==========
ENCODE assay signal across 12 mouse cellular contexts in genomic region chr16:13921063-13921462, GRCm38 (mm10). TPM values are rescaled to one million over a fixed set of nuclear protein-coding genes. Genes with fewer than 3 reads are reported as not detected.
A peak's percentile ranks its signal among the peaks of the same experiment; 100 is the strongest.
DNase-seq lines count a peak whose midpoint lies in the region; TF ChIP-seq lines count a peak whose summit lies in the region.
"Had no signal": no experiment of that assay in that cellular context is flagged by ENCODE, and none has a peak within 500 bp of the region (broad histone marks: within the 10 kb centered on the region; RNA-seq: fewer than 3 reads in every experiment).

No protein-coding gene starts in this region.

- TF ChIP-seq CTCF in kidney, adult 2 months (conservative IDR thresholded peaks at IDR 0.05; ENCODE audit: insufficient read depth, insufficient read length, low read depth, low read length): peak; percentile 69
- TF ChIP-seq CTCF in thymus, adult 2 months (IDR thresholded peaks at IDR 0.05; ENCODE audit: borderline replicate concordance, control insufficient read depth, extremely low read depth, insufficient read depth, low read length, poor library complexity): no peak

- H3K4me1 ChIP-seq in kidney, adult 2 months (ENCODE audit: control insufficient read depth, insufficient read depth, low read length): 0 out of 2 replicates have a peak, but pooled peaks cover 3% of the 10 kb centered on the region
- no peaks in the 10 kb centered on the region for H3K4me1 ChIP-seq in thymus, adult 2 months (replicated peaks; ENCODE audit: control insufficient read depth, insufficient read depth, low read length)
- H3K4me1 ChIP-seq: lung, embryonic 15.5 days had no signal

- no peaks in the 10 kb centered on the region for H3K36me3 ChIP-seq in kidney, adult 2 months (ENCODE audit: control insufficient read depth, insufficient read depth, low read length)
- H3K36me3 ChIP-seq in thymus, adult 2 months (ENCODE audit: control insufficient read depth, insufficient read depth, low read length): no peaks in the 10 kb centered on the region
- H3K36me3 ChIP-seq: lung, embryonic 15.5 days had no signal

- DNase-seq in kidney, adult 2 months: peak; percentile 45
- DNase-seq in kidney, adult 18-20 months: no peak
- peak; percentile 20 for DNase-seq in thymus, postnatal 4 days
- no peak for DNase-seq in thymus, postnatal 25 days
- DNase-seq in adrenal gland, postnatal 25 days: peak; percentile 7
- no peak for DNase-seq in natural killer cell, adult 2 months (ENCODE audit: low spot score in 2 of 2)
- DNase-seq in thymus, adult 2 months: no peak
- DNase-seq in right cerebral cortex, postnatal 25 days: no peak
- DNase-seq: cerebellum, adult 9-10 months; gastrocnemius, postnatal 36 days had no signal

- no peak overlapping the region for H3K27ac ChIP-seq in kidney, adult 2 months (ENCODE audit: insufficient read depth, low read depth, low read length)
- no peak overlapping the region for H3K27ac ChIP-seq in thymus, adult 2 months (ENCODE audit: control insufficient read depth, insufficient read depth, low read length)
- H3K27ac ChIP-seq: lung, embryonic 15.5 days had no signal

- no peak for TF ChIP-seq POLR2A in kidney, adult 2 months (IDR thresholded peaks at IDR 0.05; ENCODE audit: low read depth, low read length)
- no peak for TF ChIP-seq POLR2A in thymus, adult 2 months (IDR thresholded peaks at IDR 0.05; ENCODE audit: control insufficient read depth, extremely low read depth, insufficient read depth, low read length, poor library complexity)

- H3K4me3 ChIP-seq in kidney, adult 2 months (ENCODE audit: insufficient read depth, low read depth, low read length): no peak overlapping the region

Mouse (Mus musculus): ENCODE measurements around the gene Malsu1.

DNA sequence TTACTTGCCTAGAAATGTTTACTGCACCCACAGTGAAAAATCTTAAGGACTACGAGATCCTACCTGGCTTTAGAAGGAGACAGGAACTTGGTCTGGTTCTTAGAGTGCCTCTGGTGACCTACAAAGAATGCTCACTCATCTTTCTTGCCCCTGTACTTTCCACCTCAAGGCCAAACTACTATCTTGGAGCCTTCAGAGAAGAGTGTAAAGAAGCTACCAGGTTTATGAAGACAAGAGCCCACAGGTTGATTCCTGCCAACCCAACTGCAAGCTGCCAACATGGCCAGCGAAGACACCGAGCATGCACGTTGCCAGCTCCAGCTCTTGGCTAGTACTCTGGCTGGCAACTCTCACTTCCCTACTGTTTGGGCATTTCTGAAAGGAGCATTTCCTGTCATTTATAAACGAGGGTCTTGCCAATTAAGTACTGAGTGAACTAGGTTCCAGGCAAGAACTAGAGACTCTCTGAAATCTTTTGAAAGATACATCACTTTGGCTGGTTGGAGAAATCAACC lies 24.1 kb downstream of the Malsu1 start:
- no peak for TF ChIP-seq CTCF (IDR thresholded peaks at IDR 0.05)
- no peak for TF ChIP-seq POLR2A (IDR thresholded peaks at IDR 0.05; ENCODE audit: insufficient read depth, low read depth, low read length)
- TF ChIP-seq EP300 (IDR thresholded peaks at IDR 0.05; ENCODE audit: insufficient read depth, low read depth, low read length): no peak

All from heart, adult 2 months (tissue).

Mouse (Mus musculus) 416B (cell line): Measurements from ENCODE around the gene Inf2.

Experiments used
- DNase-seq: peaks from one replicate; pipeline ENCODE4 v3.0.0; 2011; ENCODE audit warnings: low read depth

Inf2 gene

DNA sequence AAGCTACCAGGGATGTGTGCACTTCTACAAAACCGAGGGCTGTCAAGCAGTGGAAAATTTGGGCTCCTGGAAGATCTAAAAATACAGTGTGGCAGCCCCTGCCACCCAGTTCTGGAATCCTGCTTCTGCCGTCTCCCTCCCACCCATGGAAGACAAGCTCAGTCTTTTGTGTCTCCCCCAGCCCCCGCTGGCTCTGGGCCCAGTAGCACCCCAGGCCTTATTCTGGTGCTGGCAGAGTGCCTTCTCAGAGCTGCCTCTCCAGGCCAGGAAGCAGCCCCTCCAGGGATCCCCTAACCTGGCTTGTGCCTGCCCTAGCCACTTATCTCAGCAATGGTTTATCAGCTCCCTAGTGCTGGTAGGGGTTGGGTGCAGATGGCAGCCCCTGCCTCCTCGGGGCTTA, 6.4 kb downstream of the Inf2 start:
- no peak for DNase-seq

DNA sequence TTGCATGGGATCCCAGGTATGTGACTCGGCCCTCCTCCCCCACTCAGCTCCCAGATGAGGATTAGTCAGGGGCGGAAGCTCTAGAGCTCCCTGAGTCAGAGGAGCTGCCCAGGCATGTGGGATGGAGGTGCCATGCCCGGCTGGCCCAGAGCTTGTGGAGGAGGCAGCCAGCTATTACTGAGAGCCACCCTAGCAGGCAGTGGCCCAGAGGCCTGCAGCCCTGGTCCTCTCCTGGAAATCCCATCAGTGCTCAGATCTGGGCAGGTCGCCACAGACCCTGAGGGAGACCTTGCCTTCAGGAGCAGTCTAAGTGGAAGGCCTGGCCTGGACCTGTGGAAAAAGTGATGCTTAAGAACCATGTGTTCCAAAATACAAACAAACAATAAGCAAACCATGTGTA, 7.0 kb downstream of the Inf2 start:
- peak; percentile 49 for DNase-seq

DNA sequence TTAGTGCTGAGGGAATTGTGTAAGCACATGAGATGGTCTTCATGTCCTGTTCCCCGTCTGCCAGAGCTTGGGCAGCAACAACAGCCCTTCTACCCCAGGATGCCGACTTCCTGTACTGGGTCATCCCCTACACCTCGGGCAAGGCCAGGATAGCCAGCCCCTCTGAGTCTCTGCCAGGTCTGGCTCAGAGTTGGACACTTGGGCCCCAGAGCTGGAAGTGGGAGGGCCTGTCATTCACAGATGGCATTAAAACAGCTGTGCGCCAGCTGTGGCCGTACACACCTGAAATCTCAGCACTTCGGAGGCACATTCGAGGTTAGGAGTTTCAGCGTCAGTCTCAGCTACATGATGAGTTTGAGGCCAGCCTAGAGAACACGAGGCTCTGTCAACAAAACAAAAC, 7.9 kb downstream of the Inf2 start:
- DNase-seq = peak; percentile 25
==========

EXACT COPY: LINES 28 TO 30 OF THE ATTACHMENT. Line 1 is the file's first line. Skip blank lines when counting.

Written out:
- H3K4me3 ChIP-seq in kidney, adult 2 months (ENCODE audit: insufficient read depth, low read depth, low read length): no peak overlapping the region

Mouse (Mus musculus): ENCODE measurements around the gene Malsu1.

DNA sequence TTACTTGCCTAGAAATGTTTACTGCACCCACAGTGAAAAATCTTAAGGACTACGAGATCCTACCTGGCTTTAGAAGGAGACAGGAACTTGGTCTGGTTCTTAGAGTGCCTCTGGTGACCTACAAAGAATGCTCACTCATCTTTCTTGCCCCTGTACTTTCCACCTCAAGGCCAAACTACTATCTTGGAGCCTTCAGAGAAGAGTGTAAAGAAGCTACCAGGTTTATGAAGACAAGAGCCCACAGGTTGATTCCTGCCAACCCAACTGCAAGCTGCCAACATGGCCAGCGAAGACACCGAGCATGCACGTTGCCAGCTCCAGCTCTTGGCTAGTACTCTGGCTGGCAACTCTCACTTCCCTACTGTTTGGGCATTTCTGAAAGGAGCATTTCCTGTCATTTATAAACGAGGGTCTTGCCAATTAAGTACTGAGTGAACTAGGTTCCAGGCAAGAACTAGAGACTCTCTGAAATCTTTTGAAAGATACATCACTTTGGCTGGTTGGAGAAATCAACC lies 24.1 kb downstream of the Malsu1 start: